The expression “Better safe than sorry” is known by everyone. As apartment dwellers, it is important not to take advantage of the sense of security felt by having a doorman posted at the door or hallways lined with sprinklers and let our guards down. There are several areas where being proactive can make all the difference.
• Install and Maintain Smoke Detectors
Follow the manufacturer’s directions to install them in your home, especially outside of each sleeping area. Replace the batteries twice a year or when the detector chirps to signal the battery is dead.
• If There is a Fire in Your Building:
Stay inside your apartment. Keep your door closed. Seal the door with duct tape or wet sheets and towels. Seal ventilators and any other opening where smoke may enter. Turn off air conditioners. Fill your bathtub with water. If the front door gets hot, wet it down. Unless flames or smoke are coming from below, open your window a few inches at the top or bottom. Don’t break the windows; they may need to be closed later. Call the Fire Department with your apartment number and a description of the conditions in your apartment. If you feel you are in grave danger, open a window and wave a bed sheet for firefighters to spot you.
• If The Fire is in Your Apartment:
Get everyone out. Stay low as you go out. Close but don’t lock the doors in the apartment. Be knowledgeable about your building’s escape route. Familiarize yourself with the placement of the fire exits. Go down the nearest stairway, holding the railing. Don’t use the elevator. Have a flashlight with you. Fire is black and most people die because they can’t see where they’re going. If your clothes catch fire, don’t run. Stop where you are, drop to the ground and roll over and over to smother the flames. Cover your face with your hands to protect your face and lungs.
• Things You Can Do to Prevent a Fire:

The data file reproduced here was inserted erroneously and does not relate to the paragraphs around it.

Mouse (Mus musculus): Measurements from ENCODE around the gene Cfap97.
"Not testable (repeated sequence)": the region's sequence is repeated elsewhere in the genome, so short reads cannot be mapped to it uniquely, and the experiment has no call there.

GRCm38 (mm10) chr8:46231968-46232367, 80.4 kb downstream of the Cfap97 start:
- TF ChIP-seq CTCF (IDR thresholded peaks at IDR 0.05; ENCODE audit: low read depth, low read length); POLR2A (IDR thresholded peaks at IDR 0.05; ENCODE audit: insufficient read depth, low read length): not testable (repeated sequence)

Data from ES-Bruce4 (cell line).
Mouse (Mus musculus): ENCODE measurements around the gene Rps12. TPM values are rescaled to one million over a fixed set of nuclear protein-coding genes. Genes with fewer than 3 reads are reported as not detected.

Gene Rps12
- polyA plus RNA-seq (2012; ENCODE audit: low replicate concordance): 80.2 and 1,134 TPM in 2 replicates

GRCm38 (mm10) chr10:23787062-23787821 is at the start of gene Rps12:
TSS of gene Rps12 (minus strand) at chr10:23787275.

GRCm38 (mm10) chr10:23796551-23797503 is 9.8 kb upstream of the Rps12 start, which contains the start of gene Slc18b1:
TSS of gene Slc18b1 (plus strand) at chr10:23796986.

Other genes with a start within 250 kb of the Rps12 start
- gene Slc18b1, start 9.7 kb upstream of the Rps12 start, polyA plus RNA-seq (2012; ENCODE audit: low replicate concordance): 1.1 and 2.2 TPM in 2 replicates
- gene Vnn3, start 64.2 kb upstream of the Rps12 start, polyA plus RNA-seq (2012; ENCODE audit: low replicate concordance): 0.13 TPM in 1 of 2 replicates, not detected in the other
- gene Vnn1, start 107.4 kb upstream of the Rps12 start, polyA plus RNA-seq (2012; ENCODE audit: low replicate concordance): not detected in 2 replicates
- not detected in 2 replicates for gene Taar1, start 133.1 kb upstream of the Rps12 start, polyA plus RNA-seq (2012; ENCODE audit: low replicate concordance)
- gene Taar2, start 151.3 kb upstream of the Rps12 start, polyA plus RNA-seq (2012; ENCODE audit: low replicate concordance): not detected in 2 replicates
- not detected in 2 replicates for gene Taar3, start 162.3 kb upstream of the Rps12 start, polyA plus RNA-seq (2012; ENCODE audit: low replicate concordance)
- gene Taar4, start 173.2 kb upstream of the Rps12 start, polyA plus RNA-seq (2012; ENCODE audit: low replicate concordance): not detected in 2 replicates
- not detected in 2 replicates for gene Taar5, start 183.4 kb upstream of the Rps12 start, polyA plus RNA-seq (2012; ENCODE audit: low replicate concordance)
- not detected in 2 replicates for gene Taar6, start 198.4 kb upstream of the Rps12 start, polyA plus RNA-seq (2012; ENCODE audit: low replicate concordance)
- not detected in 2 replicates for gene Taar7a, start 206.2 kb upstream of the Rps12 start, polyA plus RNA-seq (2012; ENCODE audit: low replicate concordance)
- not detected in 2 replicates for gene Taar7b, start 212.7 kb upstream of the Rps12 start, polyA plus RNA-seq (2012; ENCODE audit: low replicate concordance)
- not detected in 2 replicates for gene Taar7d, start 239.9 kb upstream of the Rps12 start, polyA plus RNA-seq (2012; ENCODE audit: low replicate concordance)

Keep space heaters well away from flammable substances such as paper, curtains or clothing.
Store matches where children can’t get them and teach children about match safety and that they should be used by adults only.
Have a portable dry chemical fire extinguisher available near your kitchen or fireplace. Baking soda will also help to smother stove fires. Be careful with the placement of pots and pans on the stove. Turn the handles inward so that they don’t get knocked off the stove. Don’t leave cooking unattended.
If you like to use candles, never leave them unattended, near combustible materials or burning when you go to bed.
Care for electrical materials should include checking all electrical cords. Replace any that are cracked or frayed. Don’t over load extension cords or run them under the rug.
• Safety for Children and the Elderly Require Special Measures
Children love to gaze out the window. Be certain you have window guards and that they have been annually checked for proper installment.
During our hot, hazy New York summers we should all be careful not to get dehydrated and drink extra water; however, the elderly suffer more than the others. Heat stroke is considered a medical emergency. Call 911 if you need help.
• Theft and Crime are Other Issues about
Which We Can Be Proactive
Many people who live in doorman buildings feel that there is enough security so that they do not need to lock their doors when in the building. The Police Department has reported that even in this type of dwelling, robberies take place. One needs to realize that there are nonresidents in the building throughout the day—and protect themselves as they would in a single family home. Doors should always be locked when leaving the apartment when going down the hall to visit with a neighbor, going to the laundry room or the gym.
If you live in a non-doorman building, be certain all lobby doors are locked behind you after you enter the building. Do not permit someone into the building if they ring your intercom and you don’t know or expect them to be visiting.
Keep emergency phone numbers such as the neighborhood police, fire departments, and Red Cross posted in a prominent place in your apartment. Also keep a transistor radio and flashlight in an easily accessible location as well as batteries which have not expired.
Although residents can be proactive about their safety and security, boards of directors, resident managers and property managers have a role too.
You should be provided annually with a "Fire Safety Plan," which outlines safety measures and egress from your building. Stairwells should be kept clean, well lit and be object free.
Buildings should be well lit on the outside of the front door. Security cameras should be maintained and functioning.
It’s also helpful if buildings have a Safety and Security Committee, which can take on the overall emergency planning for the building, insure that the residents understand the process and perhaps provide extra help for evacuating the elderly and children.
Lenore Barton is an associate broker with Warburg Realty and a contributor toThe Cooperator.